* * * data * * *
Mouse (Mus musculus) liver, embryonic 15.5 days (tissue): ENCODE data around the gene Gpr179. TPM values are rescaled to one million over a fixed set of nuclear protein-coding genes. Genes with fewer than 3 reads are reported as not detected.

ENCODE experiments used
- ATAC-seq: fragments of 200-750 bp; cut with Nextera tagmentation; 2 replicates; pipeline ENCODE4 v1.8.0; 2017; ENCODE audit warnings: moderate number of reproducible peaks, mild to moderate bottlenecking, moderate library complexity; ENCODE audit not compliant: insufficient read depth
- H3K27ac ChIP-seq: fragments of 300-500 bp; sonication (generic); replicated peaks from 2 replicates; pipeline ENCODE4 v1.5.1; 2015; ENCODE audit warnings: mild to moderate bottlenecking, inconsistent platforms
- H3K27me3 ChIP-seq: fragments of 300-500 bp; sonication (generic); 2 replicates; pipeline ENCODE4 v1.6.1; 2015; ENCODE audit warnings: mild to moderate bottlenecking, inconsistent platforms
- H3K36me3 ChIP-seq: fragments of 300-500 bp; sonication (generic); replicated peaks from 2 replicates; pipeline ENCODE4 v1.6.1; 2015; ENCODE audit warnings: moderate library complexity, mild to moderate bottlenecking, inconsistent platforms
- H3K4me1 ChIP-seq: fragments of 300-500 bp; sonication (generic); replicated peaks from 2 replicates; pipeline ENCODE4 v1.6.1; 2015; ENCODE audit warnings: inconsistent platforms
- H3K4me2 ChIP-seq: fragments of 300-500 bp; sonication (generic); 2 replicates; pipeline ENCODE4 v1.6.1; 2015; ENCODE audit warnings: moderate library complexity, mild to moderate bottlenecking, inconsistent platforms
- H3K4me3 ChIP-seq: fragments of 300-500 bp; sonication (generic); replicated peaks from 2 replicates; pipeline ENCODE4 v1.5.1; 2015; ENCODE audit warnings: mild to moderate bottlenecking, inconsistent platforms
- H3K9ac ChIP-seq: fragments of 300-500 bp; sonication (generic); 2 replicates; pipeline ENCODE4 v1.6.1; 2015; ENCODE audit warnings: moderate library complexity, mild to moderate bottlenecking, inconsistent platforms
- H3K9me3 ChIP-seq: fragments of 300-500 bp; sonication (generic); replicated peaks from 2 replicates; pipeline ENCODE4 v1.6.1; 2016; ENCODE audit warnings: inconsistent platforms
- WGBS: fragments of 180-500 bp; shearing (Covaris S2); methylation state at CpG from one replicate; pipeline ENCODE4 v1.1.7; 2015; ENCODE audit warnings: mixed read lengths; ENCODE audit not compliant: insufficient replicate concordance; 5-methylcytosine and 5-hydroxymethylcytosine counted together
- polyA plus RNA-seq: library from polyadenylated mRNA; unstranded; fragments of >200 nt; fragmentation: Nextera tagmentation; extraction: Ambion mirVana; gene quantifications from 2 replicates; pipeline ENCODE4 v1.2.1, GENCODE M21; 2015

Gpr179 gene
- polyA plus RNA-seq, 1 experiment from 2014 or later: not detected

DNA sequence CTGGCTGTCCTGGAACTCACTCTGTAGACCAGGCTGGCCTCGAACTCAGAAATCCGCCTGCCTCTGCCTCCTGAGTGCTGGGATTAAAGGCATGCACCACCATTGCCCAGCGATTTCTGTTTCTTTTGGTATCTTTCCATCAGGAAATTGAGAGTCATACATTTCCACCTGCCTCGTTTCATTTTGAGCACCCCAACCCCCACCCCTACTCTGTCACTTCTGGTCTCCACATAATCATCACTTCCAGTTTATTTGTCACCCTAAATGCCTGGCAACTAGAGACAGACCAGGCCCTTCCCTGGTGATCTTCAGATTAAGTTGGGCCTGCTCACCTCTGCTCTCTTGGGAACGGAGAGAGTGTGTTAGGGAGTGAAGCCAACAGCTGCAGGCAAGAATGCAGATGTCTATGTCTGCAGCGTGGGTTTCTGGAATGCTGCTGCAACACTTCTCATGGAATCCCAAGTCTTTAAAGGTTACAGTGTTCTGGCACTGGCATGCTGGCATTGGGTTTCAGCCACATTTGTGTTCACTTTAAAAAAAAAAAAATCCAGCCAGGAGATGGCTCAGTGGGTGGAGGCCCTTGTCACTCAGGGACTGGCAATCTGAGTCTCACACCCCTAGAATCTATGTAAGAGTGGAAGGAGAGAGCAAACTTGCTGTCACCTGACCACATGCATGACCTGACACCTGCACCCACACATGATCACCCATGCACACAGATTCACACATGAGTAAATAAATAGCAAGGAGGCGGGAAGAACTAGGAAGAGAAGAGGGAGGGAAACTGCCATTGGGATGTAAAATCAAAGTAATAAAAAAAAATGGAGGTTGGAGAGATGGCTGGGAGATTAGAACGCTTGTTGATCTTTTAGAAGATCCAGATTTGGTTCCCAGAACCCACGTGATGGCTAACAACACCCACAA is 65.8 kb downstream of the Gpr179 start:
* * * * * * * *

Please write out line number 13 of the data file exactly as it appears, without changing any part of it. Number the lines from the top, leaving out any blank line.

- polyA plus RNA-seq: library from polyadenylated mRNA; unstranded; fragments of >200 nt; fragmentation: Nextera tagmentation; extraction: Ambion mirVana; gene quantifications from 2 replicates; pipeline ENCODE4 v1.2.1, GENCODE M21; 2015